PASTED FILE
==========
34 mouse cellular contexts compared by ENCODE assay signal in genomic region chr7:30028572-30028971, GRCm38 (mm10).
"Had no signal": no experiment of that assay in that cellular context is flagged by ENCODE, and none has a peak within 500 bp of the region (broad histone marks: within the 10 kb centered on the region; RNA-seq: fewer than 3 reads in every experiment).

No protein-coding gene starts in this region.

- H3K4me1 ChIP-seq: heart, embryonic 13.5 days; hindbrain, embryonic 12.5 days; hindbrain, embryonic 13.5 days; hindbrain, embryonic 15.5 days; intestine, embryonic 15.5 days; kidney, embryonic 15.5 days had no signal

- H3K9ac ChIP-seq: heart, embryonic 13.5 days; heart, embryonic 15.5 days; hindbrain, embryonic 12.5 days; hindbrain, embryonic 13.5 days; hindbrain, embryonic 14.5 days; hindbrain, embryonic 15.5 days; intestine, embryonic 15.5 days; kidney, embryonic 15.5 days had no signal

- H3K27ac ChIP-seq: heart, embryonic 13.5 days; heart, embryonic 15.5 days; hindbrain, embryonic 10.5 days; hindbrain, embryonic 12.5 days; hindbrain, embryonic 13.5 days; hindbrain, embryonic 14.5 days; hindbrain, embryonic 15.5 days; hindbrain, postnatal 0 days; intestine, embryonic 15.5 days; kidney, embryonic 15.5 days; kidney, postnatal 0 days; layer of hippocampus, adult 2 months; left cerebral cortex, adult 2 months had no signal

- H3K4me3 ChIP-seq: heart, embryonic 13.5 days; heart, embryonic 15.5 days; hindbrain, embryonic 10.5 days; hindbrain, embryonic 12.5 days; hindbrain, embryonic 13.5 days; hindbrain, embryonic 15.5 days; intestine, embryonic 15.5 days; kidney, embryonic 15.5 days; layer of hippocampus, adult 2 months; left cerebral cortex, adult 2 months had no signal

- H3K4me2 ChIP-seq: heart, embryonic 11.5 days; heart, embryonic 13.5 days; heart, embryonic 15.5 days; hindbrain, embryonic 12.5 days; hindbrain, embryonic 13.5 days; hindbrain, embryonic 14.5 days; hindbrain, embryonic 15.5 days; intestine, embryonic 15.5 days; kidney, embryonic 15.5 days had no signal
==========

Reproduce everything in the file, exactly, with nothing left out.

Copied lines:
34 mouse cellular contexts compared by ENCODE assay signal in genomic region chr7:30028572-30028971, GRCm38 (mm10).
"Had no signal": no experiment of that assay in that cellular context is flagged by ENCODE, and none has a peak within 500 bp of the region (broad histone marks: within the 10 kb centered on the region; RNA-seq: fewer than 3 reads in every experiment).

No protein-coding gene starts in this region.

- H3K4me1 ChIP-seq: heart, embryonic 13.5 days; hindbrain, embryonic 12.5 days; hindbrain, embryonic 13.5 days; hindbrain, embryonic 15.5 days; intestine, embryonic 15.5 days; kidney, embryonic 15.5 days had no signal

- H3K9ac ChIP-seq: heart, embryonic 13.5 days; heart, embryonic 15.5 days; hindbrain, embryonic 12.5 days; hindbrain, embryonic 13.5 days; hindbrain, embryonic 14.5 days; hindbrain, embryonic 15.5 days; intestine, embryonic 15.5 days; kidney, embryonic 15.5 days had no signal

- H3K27ac ChIP-seq: heart, embryonic 13.5 days; heart, embryonic 15.5 days; hindbrain, embryonic 10.5 days; hindbrain, embryonic 12.5 days; hindbrain, embryonic 13.5 days; hindbrain, embryonic 14.5 days; hindbrain, embryonic 15.5 days; hindbrain, postnatal 0 days; intestine, embryonic 15.5 days; kidney, embryonic 15.5 days; kidney, postnatal 0 days; layer of hippocampus, adult 2 months; left cerebral cortex, adult 2 months had no signal

- H3K4me3 ChIP-seq: heart, embryonic 13.5 days; heart, embryonic 15.5 days; hindbrain, embryonic 10.5 days; hindbrain, embryonic 12.5 days; hindbrain, embryonic 13.5 days; hindbrain, embryonic 15.5 days; intestine, embryonic 15.5 days; kidney, embryonic 15.5 days; layer of hippocampus, adult 2 months; left cerebral cortex, adult 2 months had no signal

- H3K4me2 ChIP-seq: heart, embryonic 11.5 days; heart, embryonic 13.5 days; heart, embryonic 15.5 days; hindbrain, embryonic 12.5 days; hindbrain, embryonic 13.5 days; hindbrain, embryonic 14.5 days; hindbrain, embryonic 15.5 days; intestine, embryonic 15.5 days; kidney, embryonic 15.5 days had no signal